Douglas WB-66D 'Destroyer'
|  Base model:||B-66|
|  Designation System:||U.S. Air Force|
|  Designation Period:||1924-Present|
|  Basic role:||Bomber|
|  Modified Mission:||Weather reconnaissance|
Known serial numbers
Examples of this type may be found at
WB-66D on display
Museum of Aviation
Pima Air & Space Museum
USAF History and Traditions Museum
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Recent comments by our visitors
| MSGT (Ret) Paul Jacobson|
| I was a weather tech on this plan, just like Roger Krytes, who wrote earlier. He and I worked together in the 42nd Tac Recon Squadron at Shelveston, England. In fact, if you read this, Roger, please contact me at email@example.com. It would be fun to hear from you. |
12/01/2011 @ 19:38 [ref: 50814]
| Bob Stern|
| I worked on RB-66C and WB-66D in the 11th Tac Recon Squadron at Yokota AB, Japan from 1957 to 1958, our squadron had twelve of each. They definitely were not supersonic. Those miserable J-71 engines could barely get the plane off the ground, let alone breAk Mach One! They were excellemnt aircraft except for the engines and if the USAF had a brain, it would have re-engined them with the original planned J-57 and they would have been truly formidable. Their record in Vietnam as EB-66Cs was outstanding and with a decent engine could still be flying today. |
08/04/2010 @ 17:18 [ref: 28569]
| Al Owens|
| I was on the B-45 "Tornado" bombers until the B-66 "Destroyer" replaced them in 1958. The B-45 was given its last "Hoorah" when all flyable Tornadoes did high-speed passes over RAF Sculthorpe on a bright fall day. It was spectacular to see them going flat-out over the airfield. Even the RB-66 boys had to be impressed that the old B-45 bomber was such a "hot rod." I noticed the B-66 was touted as being "supersonic" which I have problems in believing that is true. I continued working on B-66's while at Scully and also at Shaw AFB, SC. I was at Shaw when the B-66s came over from England for the "Wexval" mod that changed their primary mission. I was also with them at Nellis AFB to calibrate their bombing system RADAR for use in Vietnam. The plane's aerial cameras was used to score hits on a ground target. The J-71 engines had a hard time getting the B-66 off the ground in the dry heat there. I thought we had lost one during take-off even using water injection systems. The engine's EGT control system was useless! It was a lead sled. "Hello supersonic." |
04/05/2010 @ 08:18 [ref: 25982]
| ROGER E. KRITES TSGT, RET.|
| I FLEW AS A WEATHER TECH ON WB66D #55407 AND OTHERS OUT OF SPANGDAHLEM AB,GERMANY.MY SQUADRON WAS 42ND TRS(E@W)ASSIGNED TO THE 10TH TAC RECON WING.WHEN DEGUAL DECIDED TO KICK THE NUCLEAR CAPABLE AIRCRAFT OUT OF FRANCE OUR ENTIRE WING WAS MOVED TO 3 BASES IN ENGLAND.THOSE BASES WERE ALCONBURY.BRUNTINGTHORP,AND CHELVESTON.BY THE WAY,THE ONLY TIME A B66 WOULD GO SUPERSONIC WOULD BE IN AN UNCONTROLLED DIVE !SPIN,CRASH AND BURN! |
03/23/2009 @ 10:08 [ref: 23999]
| Rod Smith|
| I flew as a weatherman on WB66D's from '57 to '61. Your contention that the WB66D was supersonic is incorrect. |
11/21/2006 @ 07:45 [ref: 14803]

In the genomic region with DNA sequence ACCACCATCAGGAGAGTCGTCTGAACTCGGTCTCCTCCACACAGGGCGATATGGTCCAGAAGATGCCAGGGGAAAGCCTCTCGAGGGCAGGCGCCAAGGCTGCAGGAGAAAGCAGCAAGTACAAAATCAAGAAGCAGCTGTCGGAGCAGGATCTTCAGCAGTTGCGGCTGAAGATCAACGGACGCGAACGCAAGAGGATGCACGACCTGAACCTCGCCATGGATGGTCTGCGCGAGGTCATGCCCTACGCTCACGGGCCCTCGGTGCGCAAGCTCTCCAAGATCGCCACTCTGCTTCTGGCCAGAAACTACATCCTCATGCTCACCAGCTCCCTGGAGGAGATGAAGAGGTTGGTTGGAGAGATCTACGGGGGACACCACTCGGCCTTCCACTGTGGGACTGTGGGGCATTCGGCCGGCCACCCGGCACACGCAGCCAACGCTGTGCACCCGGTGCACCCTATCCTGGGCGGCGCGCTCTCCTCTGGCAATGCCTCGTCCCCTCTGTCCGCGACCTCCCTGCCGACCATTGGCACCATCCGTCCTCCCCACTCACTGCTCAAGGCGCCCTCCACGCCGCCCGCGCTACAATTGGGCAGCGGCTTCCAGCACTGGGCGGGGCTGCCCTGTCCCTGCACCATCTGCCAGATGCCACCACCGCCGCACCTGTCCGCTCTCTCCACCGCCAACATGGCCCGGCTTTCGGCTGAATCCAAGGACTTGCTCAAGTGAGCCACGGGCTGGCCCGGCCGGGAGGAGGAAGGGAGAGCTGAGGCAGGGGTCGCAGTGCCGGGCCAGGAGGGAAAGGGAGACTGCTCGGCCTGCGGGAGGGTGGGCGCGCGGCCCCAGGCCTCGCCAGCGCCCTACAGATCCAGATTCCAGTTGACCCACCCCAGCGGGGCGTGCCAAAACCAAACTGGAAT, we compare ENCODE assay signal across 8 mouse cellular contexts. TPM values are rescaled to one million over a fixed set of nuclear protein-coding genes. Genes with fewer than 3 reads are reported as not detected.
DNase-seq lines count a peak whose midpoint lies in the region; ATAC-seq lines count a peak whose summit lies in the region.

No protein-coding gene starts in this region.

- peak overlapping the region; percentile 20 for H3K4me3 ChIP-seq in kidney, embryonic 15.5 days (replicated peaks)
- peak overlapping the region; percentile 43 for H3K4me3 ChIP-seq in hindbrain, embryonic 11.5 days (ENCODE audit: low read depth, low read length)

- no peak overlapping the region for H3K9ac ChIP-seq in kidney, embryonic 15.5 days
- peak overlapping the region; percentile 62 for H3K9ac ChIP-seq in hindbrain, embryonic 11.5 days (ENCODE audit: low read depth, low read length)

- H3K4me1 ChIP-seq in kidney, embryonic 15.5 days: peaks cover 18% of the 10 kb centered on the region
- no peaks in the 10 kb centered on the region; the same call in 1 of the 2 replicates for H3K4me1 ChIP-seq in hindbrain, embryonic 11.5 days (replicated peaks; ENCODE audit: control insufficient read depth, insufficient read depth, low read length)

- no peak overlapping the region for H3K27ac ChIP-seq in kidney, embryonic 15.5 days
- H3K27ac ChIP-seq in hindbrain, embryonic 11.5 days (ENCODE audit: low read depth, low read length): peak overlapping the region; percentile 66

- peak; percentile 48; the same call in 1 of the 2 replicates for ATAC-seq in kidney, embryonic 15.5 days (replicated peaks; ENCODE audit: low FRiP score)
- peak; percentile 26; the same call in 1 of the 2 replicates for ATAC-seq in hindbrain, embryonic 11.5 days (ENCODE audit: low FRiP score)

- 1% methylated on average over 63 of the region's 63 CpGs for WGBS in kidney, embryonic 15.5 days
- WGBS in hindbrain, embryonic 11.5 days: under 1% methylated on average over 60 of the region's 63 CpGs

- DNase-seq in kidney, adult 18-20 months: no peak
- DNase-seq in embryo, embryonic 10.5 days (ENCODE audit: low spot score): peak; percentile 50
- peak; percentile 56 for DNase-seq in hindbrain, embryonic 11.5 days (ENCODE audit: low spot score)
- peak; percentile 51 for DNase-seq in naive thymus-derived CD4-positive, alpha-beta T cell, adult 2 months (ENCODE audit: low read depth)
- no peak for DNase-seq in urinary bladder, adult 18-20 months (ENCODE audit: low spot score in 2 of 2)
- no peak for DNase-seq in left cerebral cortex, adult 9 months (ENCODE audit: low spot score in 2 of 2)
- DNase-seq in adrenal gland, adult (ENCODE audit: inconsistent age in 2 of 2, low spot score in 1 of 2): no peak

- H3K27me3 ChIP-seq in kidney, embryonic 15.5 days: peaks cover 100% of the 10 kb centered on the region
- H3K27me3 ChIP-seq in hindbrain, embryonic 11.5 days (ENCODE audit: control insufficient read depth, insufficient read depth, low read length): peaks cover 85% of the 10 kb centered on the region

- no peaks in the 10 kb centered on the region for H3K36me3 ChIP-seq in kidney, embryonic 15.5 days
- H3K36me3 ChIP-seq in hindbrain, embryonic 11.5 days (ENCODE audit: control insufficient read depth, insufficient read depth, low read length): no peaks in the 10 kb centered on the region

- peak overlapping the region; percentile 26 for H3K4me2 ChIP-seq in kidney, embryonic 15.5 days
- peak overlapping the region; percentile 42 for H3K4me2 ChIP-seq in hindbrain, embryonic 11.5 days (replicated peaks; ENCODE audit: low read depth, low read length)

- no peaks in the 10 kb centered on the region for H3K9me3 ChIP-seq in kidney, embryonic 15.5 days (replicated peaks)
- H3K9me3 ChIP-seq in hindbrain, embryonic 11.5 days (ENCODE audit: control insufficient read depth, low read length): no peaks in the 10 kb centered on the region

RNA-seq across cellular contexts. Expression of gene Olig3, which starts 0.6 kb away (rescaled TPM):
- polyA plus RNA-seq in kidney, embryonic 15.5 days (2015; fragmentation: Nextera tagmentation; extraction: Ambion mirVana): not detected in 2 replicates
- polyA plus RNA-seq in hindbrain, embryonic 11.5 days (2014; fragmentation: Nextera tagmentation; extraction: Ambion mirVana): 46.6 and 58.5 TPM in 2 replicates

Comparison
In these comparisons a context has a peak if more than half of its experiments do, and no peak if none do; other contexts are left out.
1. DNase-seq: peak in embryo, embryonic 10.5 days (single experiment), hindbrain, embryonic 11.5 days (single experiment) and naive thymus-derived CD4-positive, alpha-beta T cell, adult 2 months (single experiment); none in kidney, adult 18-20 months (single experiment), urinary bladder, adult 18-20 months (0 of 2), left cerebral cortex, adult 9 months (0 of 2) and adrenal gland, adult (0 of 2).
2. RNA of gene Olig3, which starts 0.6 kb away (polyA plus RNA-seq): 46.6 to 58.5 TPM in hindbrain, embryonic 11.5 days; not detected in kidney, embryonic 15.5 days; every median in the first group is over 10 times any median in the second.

| Rod Smith|
| I flew as a weatherman on B66D's from '57 to '61. Your contention that the WB66D was supersonic is incorrect. |
11/21/2006 @ 07:44 [ref: 14802]
| A.M. Barnes|
| Aloha from Hawaii. 26 Jun 2004.
The WB-66D aircraft came into being after the WWII fighter units that scouted weather from England and West Germany rotated back to CONUS in mid-1950s. Tactical nuclear weapons of both NATO and Warsaw Pact threw weather reconnaissance into a new light as the nuclear balance along the Iron Curtain became more precipitous and certainly more dangerous for any reconnaissance aircrews.
The WB-66D was supersonic, and with a WEATHER crew of five sampling people, these WB-66 aircraft were set up to make high speed dashes along the NATO/Warsaw Pact borders in advance of a nuclear exchange, get the badly needed sampling data, and turn away toward England at Mach 2 airspeeds.
By 1965, diplomacy and rationality replaced unlimited tactical nuclear weapons along the Iron Curtain, and the idea that both NATO and Warsaw Pact forces were there in full force became so expensive that the Soviet Union began to pull its own forces back into Russia leaving local East German forces to oversee the major intersections of the Iron Curtain. The NATO forces likewise began to thin out with the advances of tactical nuclear weapons like the Pershing I and, finally, the Pershing II.
When it became obvious that a limited tactical exchange was not likely, the WB-66D was itself was obsolete in Europe, and many of them were converted to EB-66 models for use in Viet Nam.
06/26/2004 @ 12:53 [ref: 7697]
| Colin McGregor|
| I worked on these at RAF Chelveston in England, I was an aircraft mechanic.
This was in the late fifties, I left for the States in 1961.
It seems to me that these planes had been in France previously;I had been moved to Chelveston from RAF Lakenheath. Sorry, I don't recall what Wing or Squadron I was assigned to.
12/07/2002 @ 11:33 [ref: 6196]
| Henry L. Negake|
| In 1957 or 58, the 17th.(I think) Bomb Wing departed Eglin
AFB for RAF Sculthorpe, Norfolk, England and joined with the
47th. Bomb Wing (Tactical).
The 84th., 85th. and 86th. Bomb Squadrons flew B-66's,
while RB-66's were flown by the 19th. Tactical Reconaisance
Are you familiar with them? I served with the 605th Comm.
Sq. and provided communications for The 47th. Bomb Wing.
Are any of these outfits' aircraft displayed?
07/08/2001 @ 07:55 [ref: 2615]
Recent photos uploaded by our visitors